While most people are focused on vitamins like Vitamin C, Vitamin B complex are actually superstars for a healthy lifestyle.
One of the most important benefits to taking these vitamins is its positive effect on your nervous system. B complex vitamins like thiamine (B1), riboflavin (B2), niacin (B3), pyridoxine (B6), biotin (B7), folate or folic acid (B9), and cobalamin (B12) are neurotropic vitamins that are essential in keeping your nerves healthy. (Aside from B complex vitamins, there is also growing evidence that Vitamin E is essential for normal neurological function.)
Unless it’s B12, your body can’t actually store B vitamins for long periods. Specifically, if you want to optimize your nerve health or even treat nerve damage, make sure to replenish your B1, B6, and B12 vitamin stores with a healthy diet. Let’s look at the most important nerve-repairing B-vitamins, and where to find them in the food you eat!
Thiamine (Vitamin B1) can be found in whole grains, brown rice, legumes, nuts, seeds, cereals, wheat, multi-grain bread, and whole wheat pasta. Apart from helping your body convert blood sugar into energy, thiamine is also essential for the efficient transmission of nerve impulses from the brain to the different parts of the body.
Riboflavin (Vitamin B2) can be found in almonds, milk, yogurt, eggs, broccoli, whole grains, wheat germ, organ meats (like liver) and brewer’s yeast. This B-complex vitamin offers antioxidant effects—shielding cells from damage done by particles called free radicals—and may reduce the length and intensity of migraines.
Niacin (Vitamin B3) can be found in peanuts, lentils, and meats like chicken breast, beef, tuna and salmon. This B-complex vitamin is a building block for coenzymes NAD and NADP that help your brain process energy. A deficiency in niacin may lead to brain fog and other psychiatric symptoms, while its regular use may help treat some forms of schizophrenia and Alzheimer’s disease.
Pyridoxine (Vitamin B6) can be found in potatoes, bananas, spinach, avocados, turnip greens, peanut butter, sunflower seeds, walnuts, lima beans, soybeans, garbanzo beans, eggs, and red meat. Pyridoxine helps your body metabolize amino acids so it can synthesize neurotransmitters like dopamine and serotonin.
Biotin (Vitamin B7) can be found in whole-wheat bread, peanuts, yeast, cheddar cheese, salmon, mushrooms, egg yolk, banana and liver. Your body uses Vitamin B7 to build myelin sheaths, fatty protective layers that build up around nerves and insulate them for better signal transmission. Research shows that biotin may also help treat the symptoms of multiple sclerosis.
Folate/folic acid (Vitamin B9) is present in green leafy vegetables like broccoli and spinach; citrus fruits; and grain products like pasta, bread, and brown rice. Folate plays an outsize role in maintaining brain health—normal levels of folate ensure the integrity of neurotransmitters that transmit messages throughout the nervous system. A folate deficiency may lead to brain fog and depression. Folate deficiency in pregnant women may lead to abnormal development of the baby’s neural tube, leading to brain damage.
Cobalamin (Vitamin B12) can be found in milk and dairy products, eggs, poultry, lean red meat, and fish. This B-complex vitamin is essential for proper functioning and development of brain and nerve cells, by helping to maintain the myelin sheaths that protect nerves of your central and peripheral nervous system.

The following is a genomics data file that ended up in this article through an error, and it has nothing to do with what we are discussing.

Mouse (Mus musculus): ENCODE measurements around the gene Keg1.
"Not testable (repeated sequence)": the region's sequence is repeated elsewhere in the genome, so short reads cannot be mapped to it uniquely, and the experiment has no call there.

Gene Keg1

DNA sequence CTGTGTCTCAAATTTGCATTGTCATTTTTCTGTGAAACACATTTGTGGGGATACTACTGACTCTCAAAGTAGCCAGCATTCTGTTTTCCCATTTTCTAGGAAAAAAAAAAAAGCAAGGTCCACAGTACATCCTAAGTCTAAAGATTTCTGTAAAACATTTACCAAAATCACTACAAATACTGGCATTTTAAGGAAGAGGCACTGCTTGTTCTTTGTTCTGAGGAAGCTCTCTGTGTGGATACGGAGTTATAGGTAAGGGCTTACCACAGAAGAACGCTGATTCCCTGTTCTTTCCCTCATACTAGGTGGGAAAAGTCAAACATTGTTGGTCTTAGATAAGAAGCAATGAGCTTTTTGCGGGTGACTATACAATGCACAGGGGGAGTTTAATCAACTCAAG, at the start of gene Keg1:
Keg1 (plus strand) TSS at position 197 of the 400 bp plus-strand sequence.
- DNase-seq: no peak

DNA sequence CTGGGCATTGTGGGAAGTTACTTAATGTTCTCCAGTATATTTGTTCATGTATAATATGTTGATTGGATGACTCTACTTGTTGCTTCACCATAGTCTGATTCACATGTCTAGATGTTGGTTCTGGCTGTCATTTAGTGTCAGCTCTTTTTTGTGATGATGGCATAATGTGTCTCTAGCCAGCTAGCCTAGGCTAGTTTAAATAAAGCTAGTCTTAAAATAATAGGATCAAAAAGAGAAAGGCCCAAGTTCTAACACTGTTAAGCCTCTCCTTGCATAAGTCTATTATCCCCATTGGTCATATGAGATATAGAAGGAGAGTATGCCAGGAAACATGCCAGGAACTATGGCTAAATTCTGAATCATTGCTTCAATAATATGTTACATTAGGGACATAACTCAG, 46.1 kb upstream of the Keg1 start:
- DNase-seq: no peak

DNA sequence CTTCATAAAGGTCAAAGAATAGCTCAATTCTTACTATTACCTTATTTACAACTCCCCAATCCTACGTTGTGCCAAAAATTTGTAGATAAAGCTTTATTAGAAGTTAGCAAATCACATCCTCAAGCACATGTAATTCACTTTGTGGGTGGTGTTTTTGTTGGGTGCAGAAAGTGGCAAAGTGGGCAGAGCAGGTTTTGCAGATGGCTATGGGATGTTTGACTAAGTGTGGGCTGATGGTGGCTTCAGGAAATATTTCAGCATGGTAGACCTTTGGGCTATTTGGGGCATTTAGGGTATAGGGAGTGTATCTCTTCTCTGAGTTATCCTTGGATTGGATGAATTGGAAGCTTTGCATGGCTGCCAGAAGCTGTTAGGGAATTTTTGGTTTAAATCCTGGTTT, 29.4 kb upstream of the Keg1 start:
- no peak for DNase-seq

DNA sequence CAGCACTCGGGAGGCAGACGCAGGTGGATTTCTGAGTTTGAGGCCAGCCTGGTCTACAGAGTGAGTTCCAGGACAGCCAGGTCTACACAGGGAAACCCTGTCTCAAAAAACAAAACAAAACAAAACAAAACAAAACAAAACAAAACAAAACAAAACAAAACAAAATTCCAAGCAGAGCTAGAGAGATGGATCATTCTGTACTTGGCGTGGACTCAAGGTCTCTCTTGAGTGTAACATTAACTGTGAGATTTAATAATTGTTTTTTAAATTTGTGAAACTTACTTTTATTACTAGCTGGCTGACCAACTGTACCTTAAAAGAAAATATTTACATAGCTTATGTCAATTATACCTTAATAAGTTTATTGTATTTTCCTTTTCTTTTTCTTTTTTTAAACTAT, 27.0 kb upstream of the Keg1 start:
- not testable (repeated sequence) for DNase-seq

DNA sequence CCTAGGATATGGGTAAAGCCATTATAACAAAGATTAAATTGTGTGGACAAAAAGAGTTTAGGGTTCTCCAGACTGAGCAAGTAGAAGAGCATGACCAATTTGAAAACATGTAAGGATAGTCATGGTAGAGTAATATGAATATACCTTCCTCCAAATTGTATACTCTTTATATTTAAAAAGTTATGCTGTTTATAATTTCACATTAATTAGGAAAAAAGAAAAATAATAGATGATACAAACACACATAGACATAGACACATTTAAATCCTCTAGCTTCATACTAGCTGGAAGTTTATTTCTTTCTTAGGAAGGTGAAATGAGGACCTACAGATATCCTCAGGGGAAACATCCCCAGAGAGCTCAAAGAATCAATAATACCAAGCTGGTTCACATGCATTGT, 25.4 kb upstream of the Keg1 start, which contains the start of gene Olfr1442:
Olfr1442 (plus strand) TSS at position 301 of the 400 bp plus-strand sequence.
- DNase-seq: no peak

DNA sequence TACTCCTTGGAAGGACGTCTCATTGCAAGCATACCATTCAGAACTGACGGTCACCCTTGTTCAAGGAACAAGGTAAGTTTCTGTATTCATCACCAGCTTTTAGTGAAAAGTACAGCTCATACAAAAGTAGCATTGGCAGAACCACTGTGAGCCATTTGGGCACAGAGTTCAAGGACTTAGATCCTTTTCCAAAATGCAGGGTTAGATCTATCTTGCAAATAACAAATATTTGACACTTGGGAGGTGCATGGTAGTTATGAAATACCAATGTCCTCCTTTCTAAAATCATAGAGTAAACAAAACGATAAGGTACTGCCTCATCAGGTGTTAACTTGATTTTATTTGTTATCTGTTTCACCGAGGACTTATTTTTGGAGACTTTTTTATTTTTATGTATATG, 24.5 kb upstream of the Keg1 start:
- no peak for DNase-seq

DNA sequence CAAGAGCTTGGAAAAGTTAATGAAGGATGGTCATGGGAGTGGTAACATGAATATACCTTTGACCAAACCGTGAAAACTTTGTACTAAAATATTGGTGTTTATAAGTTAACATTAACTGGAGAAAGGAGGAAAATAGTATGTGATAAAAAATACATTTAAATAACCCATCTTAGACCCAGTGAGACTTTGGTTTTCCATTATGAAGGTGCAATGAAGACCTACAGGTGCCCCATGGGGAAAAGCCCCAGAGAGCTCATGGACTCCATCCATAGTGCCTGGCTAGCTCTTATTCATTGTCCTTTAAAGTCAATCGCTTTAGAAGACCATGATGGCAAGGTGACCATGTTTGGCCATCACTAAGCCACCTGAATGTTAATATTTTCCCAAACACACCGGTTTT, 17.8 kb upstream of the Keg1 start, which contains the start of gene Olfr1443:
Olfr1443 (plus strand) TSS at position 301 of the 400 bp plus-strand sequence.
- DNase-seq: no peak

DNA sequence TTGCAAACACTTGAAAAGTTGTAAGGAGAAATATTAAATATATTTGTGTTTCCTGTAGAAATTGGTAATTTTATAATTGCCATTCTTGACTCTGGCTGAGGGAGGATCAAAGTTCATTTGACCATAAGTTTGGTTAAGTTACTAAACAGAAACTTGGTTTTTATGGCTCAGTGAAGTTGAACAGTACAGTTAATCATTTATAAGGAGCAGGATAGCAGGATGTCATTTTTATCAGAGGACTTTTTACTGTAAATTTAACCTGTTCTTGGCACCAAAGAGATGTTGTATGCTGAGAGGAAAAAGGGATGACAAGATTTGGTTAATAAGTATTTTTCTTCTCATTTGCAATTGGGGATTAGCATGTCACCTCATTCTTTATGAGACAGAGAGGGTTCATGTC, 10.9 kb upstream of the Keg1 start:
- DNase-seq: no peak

How you can become deficient in Vitamin B
People who have a balanced diet of lean proteins, whole grains, and greens rarely have Vitamin B deficiency. However, there are certain factors that can make it difficult for your body to absorb these neurotropic vitamins.
Apart from your body being naturally unable to store large quantities of B complex vitamins (except B12) for long periods of time; an unhealthy lifestyle and intake of high amounts of sugar can deplete as well as hinder Vitamin B absorption. Other factors that can make you Vitamin B deficient are stomach and weight loss surgeries, small intestine conditions (like celiac disease), aging, and strictly vegan diets without B12 supplementation.
Help treat Vitamin B-deficiency with Vitamin B-Complex + Vitamin E (Neurogen-E)
While a healthy diet can surely help you get B vitamins, remember that storage, food prep, and cooking can degrade the amounts and quality of the vitamins you take in. To help your body get the recommended dose of Vitamin B-Complex, be sure to take Vitamin B-Complex + Vitamin E (Neurogen-E) daily. This B-complex supplement provides you with 300mg Vitamin B1,100mg Vitamin B6, 1000mcg Vitamin B12, and 100IU Vitamin E per caplet—giving you the right amount of B-vitamins to help relieve symptoms of nerve damage and help keep the nervous system healthy. Each caplet contains 5X more Vitamin B12 and 3X more Vitamin B1, plus added Vitamin E versus major players among OTC brands! It is recommended to be taken once daily.
Whether you’re a young working professional with a YOLO lifestyle, a mature adult wanting to do more on your third act, or just want to make sure that you're taking the right amount of B1, B6, and B12 in vitamins, a daily dose of Vitamin B-Complex + Vitamin E (Neurogen-E) will give you the B complex vitamins you need to help keep your nerves healthy and your lifestyle happy. Take Vitamin B-Complex + Vitamin E (Neurogen-E) today!
If symptoms persist, consult your doctor.
ASC Reference No. U131P030520N